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(January 2018) Neither the Food Allergen Labeling and Consumer Protection Act of 2004 nor FDA’s Food Labeling Guide address the use of bold face type for allergen labeling within the ingredient statement.
Our guidance is to use the same type size and style for every word in the ingredient statement and call out the allergens in a separate “Contains” statement following the ingredient statement.
FDA allows ingredients in small amounts to be listed in any order following a "contains 2% or less of:" statement.
If a finished product for example uses varying levels of citric acid to adjust p H, then it could be helpful to use a "2% or less" clause so that the citric acid and other minor ingredients can be listed in any order.
If the calculated cancer risk level is below a certain threshold indicating that there is no observable effect, then there is assumed no significant risk and a warning statement is not required.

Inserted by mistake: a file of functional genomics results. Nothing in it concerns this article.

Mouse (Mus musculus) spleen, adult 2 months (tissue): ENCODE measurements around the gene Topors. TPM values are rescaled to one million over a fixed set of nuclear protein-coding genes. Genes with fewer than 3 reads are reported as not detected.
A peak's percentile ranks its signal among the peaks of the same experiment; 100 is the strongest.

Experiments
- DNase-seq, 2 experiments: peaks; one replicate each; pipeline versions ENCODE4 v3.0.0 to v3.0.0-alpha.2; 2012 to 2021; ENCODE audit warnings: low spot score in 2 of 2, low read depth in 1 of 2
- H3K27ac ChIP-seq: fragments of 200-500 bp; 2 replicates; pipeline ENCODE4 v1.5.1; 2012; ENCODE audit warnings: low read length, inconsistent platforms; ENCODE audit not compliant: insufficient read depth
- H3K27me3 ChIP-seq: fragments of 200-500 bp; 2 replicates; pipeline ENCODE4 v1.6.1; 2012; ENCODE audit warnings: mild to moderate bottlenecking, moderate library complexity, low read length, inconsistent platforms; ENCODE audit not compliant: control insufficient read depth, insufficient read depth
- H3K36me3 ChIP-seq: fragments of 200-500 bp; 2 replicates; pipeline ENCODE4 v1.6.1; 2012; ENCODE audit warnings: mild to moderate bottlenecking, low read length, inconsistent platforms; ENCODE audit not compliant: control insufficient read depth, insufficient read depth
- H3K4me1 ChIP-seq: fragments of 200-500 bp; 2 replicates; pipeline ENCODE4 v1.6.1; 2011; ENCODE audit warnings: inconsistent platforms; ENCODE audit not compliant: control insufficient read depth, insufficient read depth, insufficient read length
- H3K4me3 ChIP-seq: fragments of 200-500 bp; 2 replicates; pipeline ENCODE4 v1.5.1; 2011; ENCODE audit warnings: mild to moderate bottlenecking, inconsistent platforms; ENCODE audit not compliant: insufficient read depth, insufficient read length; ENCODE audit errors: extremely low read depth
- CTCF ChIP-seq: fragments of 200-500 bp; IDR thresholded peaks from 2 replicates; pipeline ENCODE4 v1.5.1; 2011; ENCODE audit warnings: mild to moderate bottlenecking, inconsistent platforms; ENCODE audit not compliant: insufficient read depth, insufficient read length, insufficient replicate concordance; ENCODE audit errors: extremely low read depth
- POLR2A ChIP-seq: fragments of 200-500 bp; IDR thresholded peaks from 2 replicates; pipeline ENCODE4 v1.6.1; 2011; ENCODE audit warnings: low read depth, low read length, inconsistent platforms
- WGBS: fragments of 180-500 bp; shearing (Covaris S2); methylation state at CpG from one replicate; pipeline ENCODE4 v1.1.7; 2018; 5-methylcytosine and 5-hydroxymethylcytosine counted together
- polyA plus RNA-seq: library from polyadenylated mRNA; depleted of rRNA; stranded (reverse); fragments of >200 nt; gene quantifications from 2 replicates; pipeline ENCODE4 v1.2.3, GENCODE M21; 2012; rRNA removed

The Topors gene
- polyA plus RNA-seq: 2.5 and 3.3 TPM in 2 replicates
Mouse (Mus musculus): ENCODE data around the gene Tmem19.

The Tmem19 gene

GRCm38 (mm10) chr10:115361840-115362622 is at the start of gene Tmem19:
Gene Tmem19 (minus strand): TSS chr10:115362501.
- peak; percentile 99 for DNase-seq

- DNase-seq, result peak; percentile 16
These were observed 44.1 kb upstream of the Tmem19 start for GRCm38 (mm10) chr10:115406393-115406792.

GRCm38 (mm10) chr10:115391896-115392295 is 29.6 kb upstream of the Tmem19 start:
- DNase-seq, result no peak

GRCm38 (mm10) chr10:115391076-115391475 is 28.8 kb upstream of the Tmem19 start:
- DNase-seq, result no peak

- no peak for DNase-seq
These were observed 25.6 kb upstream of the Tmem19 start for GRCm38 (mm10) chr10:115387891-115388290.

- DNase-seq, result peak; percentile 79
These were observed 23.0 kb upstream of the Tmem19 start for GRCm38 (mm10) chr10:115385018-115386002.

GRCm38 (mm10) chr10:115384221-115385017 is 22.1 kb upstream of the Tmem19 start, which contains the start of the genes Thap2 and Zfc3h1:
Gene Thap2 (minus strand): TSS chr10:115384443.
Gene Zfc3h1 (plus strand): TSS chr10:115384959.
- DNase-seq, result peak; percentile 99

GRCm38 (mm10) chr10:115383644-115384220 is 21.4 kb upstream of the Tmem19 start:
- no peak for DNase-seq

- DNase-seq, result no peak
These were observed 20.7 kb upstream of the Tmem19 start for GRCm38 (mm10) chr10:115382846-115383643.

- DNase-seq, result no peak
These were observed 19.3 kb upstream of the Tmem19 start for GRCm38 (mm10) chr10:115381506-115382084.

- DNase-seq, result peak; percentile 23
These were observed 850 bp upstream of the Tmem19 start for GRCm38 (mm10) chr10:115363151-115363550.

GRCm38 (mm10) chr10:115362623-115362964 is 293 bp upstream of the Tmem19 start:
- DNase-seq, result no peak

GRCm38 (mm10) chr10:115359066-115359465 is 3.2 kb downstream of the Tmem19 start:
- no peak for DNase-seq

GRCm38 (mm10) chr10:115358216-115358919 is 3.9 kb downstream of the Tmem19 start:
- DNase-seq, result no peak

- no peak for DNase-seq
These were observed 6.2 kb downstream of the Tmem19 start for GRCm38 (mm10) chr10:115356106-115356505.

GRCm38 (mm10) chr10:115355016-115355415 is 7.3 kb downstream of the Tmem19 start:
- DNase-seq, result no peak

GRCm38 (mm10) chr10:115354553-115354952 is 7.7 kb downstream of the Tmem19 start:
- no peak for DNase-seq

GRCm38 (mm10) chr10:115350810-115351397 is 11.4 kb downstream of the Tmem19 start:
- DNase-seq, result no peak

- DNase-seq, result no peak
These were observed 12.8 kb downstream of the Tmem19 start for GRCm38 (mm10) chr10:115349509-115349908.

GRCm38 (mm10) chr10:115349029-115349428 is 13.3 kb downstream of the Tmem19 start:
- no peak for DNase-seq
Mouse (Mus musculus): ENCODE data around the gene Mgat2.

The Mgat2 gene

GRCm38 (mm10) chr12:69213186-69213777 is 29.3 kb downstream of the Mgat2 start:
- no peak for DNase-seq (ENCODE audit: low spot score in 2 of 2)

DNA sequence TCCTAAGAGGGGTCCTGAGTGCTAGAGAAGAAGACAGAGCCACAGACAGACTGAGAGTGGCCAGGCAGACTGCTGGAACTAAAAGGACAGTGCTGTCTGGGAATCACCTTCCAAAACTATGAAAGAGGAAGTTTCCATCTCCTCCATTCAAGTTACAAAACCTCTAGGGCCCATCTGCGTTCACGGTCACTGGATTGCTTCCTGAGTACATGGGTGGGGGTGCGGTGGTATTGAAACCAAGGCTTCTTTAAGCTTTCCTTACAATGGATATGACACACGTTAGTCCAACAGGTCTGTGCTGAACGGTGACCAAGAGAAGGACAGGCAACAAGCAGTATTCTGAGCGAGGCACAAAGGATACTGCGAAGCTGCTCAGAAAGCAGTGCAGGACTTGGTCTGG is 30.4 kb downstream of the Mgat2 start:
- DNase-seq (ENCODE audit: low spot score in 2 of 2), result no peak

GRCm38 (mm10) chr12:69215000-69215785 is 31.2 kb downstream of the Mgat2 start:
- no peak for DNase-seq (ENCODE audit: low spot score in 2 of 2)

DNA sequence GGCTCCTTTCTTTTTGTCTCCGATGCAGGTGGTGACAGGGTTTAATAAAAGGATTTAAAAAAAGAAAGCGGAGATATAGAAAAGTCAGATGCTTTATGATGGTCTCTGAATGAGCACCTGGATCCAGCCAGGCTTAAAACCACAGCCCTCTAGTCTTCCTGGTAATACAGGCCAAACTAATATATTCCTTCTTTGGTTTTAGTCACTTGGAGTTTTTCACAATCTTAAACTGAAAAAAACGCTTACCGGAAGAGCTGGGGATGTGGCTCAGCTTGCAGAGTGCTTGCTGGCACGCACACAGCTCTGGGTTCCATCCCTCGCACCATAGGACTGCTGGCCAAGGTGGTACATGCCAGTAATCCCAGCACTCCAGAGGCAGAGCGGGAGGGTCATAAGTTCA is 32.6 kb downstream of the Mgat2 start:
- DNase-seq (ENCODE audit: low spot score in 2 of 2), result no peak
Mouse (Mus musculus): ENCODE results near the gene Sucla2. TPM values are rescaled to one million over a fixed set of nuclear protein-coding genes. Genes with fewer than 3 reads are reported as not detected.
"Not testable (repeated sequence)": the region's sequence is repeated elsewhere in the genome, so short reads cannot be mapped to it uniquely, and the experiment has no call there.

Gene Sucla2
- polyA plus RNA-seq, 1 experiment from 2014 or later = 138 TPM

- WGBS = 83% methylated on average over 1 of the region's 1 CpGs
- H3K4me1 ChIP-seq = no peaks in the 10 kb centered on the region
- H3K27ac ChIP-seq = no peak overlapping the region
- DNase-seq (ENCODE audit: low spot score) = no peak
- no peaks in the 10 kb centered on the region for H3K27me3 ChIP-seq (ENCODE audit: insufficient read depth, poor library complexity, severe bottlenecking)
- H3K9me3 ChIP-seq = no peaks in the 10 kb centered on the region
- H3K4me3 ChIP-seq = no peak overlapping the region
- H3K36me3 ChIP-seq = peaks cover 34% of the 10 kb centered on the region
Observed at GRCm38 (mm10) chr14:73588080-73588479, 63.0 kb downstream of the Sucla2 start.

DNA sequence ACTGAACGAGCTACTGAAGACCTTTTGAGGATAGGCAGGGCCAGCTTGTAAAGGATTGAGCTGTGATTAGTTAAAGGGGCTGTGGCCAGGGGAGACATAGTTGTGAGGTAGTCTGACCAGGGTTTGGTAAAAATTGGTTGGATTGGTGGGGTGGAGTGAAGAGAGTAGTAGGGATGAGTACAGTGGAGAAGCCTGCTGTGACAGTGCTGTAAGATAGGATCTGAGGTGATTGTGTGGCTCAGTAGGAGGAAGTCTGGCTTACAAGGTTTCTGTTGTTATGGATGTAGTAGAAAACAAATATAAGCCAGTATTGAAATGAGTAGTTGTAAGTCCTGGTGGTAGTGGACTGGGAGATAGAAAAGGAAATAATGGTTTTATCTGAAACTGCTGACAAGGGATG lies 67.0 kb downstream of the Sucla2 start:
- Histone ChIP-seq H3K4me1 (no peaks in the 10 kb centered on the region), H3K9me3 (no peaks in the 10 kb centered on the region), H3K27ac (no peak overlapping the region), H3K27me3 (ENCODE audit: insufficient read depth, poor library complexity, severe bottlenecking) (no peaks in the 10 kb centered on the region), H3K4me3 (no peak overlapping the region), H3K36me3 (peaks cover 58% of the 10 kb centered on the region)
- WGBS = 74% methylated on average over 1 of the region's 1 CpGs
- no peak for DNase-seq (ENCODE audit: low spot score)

If however, the calculated level is above the threshold, products that contain a Prop 65 listed chemical require a warning statement to alert consumers to its risk.
Again, there is no FDA guidance for bolding the allergen (Milk) in this case, though we do not recommend it.FDA is aware of this error and their staff is "working with the publishers to get the information corrected." When that occurs, FDA will post an announcement on their website.Where can I find a reference for bolding allergens in the Ingredient Statement?Butter is an ingredient with a statutory standard that requires compliance with a very specific definition as found in 21 U. In these cases, use of butter in the name is acceptable and not misleading, as consumers understand the context for how the term butter is used.I'm being told by a client in Canada there is an exemption when a formula uses 5% or less flour, even when unenriched flour is prohibited. (October 2017) Canada's Food & Drug Regulations (FDR) require that white wheat flour be enriched to specific levels.